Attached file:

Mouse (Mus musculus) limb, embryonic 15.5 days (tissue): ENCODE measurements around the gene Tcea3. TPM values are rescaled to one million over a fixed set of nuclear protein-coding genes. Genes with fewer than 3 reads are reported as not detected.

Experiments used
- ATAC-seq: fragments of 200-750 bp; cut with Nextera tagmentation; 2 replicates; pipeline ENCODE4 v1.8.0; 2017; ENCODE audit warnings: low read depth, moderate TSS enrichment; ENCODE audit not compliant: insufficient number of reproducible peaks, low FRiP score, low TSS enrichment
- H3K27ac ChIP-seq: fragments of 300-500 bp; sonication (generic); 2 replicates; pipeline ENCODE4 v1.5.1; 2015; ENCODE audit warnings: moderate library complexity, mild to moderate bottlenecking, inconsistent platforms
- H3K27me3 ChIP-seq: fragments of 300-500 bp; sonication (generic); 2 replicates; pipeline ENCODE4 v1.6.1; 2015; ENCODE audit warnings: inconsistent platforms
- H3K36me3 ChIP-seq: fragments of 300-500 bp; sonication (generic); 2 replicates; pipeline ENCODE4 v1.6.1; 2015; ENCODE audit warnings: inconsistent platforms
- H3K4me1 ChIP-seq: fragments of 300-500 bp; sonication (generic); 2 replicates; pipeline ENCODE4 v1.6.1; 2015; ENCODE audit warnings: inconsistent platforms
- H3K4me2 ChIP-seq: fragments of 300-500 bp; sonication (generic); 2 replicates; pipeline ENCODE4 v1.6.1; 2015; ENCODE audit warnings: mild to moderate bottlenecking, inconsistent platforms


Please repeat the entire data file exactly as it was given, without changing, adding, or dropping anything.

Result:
Mouse (Mus musculus) limb, embryonic 15.5 days (tissue): ENCODE measurements around the gene Tcea3. TPM values are rescaled to one million over a fixed set of nuclear protein-coding genes. Genes with fewer than 3 reads are reported as not detected.

Experiments used
- ATAC-seq: fragments of 200-750 bp; cut with Nextera tagmentation; 2 replicates; pipeline ENCODE4 v1.8.0; 2017; ENCODE audit warnings: low read depth, moderate TSS enrichment; ENCODE audit not compliant: insufficient number of reproducible peaks, low FRiP score, low TSS enrichment
- H3K27ac ChIP-seq: fragments of 300-500 bp; sonication (generic); 2 replicates; pipeline ENCODE4 v1.5.1; 2015; ENCODE audit warnings: moderate library complexity, mild to moderate bottlenecking, inconsistent platforms
- H3K27me3 ChIP-seq: fragments of 300-500 bp; sonication (generic); 2 replicates; pipeline ENCODE4 v1.6.1; 2015; ENCODE audit warnings: inconsistent platforms
- H3K36me3 ChIP-seq: fragments of 300-500 bp; sonication (generic); 2 replicates; pipeline ENCODE4 v1.6.1; 2015; ENCODE audit warnings: inconsistent platforms
- H3K4me1 ChIP-seq: fragments of 300-500 bp; sonication (generic); 2 replicates; pipeline ENCODE4 v1.6.1; 2015; ENCODE audit warnings: inconsistent platforms
- H3K4me2 ChIP-seq: fragments of 300-500 bp; sonication (generic); 2 replicates; pipeline ENCODE4 v1.6.1; 2015; ENCODE audit warnings: mild to moderate bottlenecking, inconsistent platforms